For a couple of years starting around 2005, the secret emergence of the Amero as a unified currency for the US, Canada, and Mexico was one of the top concerns of the far right. According to sources in “the global community,” the US government was negotiating secretly with its neighbors to replace the dollar and, in the process, end US sovereignty with a broad-based North American Union.
In case you were skeptical, the email forward which bore this terrifying insight included irrefutable proof – an image of the new one-Amero coin. According to the missive, the US government was buying billions of these things from a Chinese manufacturer in preparation for the New World Order. The concept was debunked fairly early by Snopes, but facts are for liberals.
So who believed this crap? Some of the same Tea Party friends and family who have been burying you with Facebook posts about Obama’s lavish vacations were pretty heated up over the Amero. For a while, it was the conspiracy du jour of the right.
Back before Jerome Corsi at WND was a birther, he was warning patriots about the Amero. Republican Congressmen Tom Tancredo and Virgil Goode introduced legislation in 2006 aimed at blocking union with Mexico and Canada. Glenn Beck hosted an Amero-enthusiast in the fall of 2007 and the threat of a trans-national currency union remained a steady theme on his chalkboard of doom for several years.
Mitt Romney faced Amero questions in town hall meetings. CNBC interviewed a financial analyst who claimed that the Amero should be influencing investment plans. That analyst mentioned that “the Texans” were pretty upset about the Amero. He was right.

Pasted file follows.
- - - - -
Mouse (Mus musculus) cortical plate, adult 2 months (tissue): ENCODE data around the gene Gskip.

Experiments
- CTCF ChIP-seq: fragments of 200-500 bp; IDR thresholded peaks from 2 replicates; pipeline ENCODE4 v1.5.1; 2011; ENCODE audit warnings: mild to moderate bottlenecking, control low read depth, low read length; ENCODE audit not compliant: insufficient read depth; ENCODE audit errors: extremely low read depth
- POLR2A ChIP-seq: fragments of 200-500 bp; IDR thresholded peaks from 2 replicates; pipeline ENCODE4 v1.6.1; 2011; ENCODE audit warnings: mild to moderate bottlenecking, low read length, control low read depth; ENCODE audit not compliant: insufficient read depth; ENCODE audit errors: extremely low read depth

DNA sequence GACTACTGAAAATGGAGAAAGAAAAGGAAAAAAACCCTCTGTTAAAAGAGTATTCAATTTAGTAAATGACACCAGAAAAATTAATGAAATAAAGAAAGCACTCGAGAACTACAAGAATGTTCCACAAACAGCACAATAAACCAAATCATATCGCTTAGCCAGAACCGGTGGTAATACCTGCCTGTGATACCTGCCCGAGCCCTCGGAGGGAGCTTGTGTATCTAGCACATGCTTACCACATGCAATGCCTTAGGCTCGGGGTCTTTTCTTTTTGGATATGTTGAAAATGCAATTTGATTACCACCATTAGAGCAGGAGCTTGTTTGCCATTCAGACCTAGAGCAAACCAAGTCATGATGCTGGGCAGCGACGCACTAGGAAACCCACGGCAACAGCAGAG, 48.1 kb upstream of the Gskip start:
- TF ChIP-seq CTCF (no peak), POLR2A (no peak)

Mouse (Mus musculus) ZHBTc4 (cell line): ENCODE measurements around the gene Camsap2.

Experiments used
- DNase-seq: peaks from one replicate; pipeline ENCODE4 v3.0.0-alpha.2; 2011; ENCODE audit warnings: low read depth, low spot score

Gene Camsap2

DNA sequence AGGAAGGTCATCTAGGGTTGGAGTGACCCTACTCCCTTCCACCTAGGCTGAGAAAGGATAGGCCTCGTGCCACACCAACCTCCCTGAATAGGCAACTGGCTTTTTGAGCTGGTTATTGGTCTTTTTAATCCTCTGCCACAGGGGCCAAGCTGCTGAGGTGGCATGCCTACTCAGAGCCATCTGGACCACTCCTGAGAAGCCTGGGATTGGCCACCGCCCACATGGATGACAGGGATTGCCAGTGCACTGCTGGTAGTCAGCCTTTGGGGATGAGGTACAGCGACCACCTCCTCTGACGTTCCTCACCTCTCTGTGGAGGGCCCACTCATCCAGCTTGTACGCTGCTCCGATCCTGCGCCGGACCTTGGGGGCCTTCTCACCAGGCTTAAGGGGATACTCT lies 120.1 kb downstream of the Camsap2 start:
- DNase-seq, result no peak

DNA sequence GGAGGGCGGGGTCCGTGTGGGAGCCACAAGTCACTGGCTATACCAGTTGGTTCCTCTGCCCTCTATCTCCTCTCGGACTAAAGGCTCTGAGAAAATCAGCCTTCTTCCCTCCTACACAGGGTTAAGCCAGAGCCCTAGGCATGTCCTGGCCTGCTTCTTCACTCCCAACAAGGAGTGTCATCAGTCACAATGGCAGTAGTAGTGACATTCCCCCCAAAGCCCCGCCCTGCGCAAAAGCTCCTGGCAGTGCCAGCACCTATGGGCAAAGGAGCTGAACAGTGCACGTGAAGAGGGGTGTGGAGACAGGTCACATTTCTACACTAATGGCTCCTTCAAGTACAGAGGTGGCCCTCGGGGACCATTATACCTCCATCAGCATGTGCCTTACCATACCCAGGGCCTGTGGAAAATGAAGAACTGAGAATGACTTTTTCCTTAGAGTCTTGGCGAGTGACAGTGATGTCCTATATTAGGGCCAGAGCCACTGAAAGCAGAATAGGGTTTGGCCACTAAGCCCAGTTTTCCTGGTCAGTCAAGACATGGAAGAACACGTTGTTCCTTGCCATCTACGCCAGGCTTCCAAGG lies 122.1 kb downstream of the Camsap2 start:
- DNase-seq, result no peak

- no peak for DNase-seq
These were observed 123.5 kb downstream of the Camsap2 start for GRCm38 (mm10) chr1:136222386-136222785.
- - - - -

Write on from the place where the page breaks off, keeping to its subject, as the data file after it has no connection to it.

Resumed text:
Amero fever helped kill the only half-decent idea Texas Gov. Rick Perry ever had. Responding to Texas’ growing transportation infrastructure nightmares, Perry proposed a plan to build a network of corridors consisting of toll roads, rail and other infrastructure. The plan suffered from a lot of weaknesses, but absent the hysterical fears of a “North American Union” those weaknesses could have been remedied.
So what was the Amero, really? Like almost every issue dredged from the far right fever swamps the Amero controversy was based on a real thing, taken out of context, and embellished by lies. The word itself comes from a paper written by a Canadian professor in 1999. The coins were minted on a lark by a medallion-maker named Daniel Carr. You can still purchase one online. They may still be a more reliable investment than bitcoins.
Looking back now, while America groans under the tyrannical, Sharia-based, totalitarian rule of our Kenyan Muslim Overlord, concerns from the last decade seem downright quaint. Back in those days, a white man could still dream of becoming President. Our troops were winning a glorious war in Iraq. Your insurance company still possessed the God-given freedom to cancel your coverage because you got sick. It was a more innocent time.
Currency union never happened because it was never more than a far right fantasy. The Amero hysteria took its toll, but no one was ever accountable. In the conservative movement now the only sin is dissent. There are no penalties for being wrong no matter how serious the damage. From Fast and Furious to Benghazi to unskewed polls and the persistent fascination with hyper-inflation, the last few years have brought a plague of idiotic failed predictions and over-hyped scandals that peel back to reveal nothing.
Our addiction to the giddy thrill of paranoia has crippled the American right, leaving us incapable of governing. There can be no long term survival for the Republican Party without a willingness to engage difficult problems on the basis of facts. No effort to improve GOP fortunes can deliver results until we confront the conspiracy theorists and hacks scrambling conservative politics. The Amero takes its place among the collection of dumb conspiracy theories that eventually faded away, but it should not be forgotten.
Remember the Amero.